Pirates of the Caribbean: Dead Men Tell No Tales ★★ ½ Now playing
In Pirates of the Caribbean: Dead Men Tell No Tales, Captain Jack Sparrow, the role that once earned Johnny Depp his first Oscar nomination, literally jumps a shark. It’s a ghost shark, but the metaphor couldn’t be more conspicuous. A little of the rakish Sparrow has always gone a long way, but in the latest films in the Pirates of the Caribbean series, he's shifted to the center of the swashbuckling. In this fifth voyage, the inebriated pirate’s preening and trademark non sequiturs seem more hoary—he twice pleads for mercy by confessing to being “a bedwetter,” for some reason.
That said, Sparrow is still the reason we bother to watch these movies—they can’t win with him, but they can’t win without him. Even if his Keith Richards-meets-Pepe Le Pew act feels as weathered as driftwood, his Buster Keaton-esque set pieces are the creative glee in Dead Men Tell No Tales, whether Captain Jack is perilously perched at the razor’s edge of a spinning guillotine or stealing an entire bank.
Jeff Nathanson’s screenplay tries to return Sparrow as wingman to a central love story. This go-round, Henry Turner (Brenton Thwaites), son of Will (Orlando Bloom), wants to free his dad from conscripted captaincy of the Flying Dutchman. For that he’ll need to find the mythic trident of Poseidon, which also just happens to be the only device capable of defeating the wraithlike crew of Javier Bardem’s Captain Anton Chigurh … er, Armando Salazar, an undead pirate hunter of the Spanish navy who spends most of the film hissing “Jack” and “Sparrow” while black goo oozes out of his mouth.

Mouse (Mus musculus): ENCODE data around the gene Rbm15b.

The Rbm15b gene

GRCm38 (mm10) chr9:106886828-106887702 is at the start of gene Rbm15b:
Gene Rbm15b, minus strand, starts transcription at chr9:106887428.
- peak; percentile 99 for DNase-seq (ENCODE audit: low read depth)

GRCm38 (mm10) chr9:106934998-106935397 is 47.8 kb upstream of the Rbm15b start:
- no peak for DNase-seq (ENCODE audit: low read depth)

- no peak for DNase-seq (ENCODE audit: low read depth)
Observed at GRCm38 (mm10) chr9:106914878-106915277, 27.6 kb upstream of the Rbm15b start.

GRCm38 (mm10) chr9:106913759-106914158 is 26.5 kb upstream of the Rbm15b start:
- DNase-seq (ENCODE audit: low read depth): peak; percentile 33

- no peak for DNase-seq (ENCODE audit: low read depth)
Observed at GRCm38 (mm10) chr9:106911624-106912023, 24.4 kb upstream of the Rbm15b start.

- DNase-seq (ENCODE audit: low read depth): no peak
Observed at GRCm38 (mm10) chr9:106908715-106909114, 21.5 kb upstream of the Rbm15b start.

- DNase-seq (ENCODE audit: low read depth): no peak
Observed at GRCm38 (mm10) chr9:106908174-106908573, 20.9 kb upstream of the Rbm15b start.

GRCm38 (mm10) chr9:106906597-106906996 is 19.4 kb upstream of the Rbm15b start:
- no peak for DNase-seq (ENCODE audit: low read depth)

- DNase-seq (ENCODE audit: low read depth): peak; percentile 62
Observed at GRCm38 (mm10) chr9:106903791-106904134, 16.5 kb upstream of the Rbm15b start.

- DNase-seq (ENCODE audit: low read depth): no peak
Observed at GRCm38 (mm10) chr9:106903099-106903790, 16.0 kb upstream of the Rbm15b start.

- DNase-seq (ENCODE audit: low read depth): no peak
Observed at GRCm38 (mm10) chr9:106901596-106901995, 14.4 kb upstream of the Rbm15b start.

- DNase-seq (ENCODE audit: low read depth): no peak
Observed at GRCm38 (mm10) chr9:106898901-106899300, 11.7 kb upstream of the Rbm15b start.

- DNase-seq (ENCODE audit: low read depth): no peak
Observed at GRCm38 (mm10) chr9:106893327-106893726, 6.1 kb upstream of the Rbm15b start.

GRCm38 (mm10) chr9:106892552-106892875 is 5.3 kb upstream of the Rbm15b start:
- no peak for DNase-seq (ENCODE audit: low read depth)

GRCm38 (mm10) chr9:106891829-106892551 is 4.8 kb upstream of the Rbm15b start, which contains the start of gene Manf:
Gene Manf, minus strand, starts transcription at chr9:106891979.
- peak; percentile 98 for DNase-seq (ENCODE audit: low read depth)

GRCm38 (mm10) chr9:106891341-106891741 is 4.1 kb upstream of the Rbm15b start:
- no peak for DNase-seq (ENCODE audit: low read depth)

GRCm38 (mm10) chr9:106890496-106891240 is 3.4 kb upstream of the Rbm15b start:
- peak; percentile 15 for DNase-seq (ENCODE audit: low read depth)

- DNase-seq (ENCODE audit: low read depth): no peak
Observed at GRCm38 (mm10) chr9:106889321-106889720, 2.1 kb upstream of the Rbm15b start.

To find the trident, Turner turns for help to Carina Smith (Kaya Scodelario), an Elizabeth Swann stand-in who is suspected of being a witch but is really just an astronomer who knows how to read celestial maps. Carina wants to find the trident because, well … something about finding her long-lost birth dad. Meanwhile, Captain Hector Barbossa (Geoffrey Rush), now so wealthy he wears a jewel-encrusted peg leg, returns to once again play both sides against the middle, even as his motives remain murky.
Norwegian directors Joachim Rønning and Espen Sandberg (the Oscar-nominated Kon-Tiki) accurately capture the mise-en-scène, from the creaking of the timbers, the surge of the sea, and the rattle of cannon fire. But the story is flotsam, a nonsensical retread of recycled elements: sword fights, ship battles, a supernatural villain, ghost pirates, and a mystical MacGuffin.
Then there are the de rigueur cameos: Bloom pops up twice, including in an opening scene featuring makeup so slapdash it suggests he squeezed in the appearance during a layover. Keira Knightley saunters through for less than thirty seconds of screen time and zero words of dialogue. An almost unrecognizable British rock music legend not named Keith Richards at least gets a few funny, if inconsequential, lines.
The chemistry between Thwaites and Scodelario is like oil and salt water, and the bombast is both oppressive and pro forma. Even the sound mixing is muddled, with the audio effects and a score by Hans Zimmer acolyte Geoff Zanelli frequently drowning out Sparrow’s mutterings.
Even if its milieu has run aground, this film is at least an improvement over the leaden On Stranger Tides. The finale resets and resolves the narrative from the original trilogy, which I thought had already been done. Dead men may tell no tales, but neither do dying film series.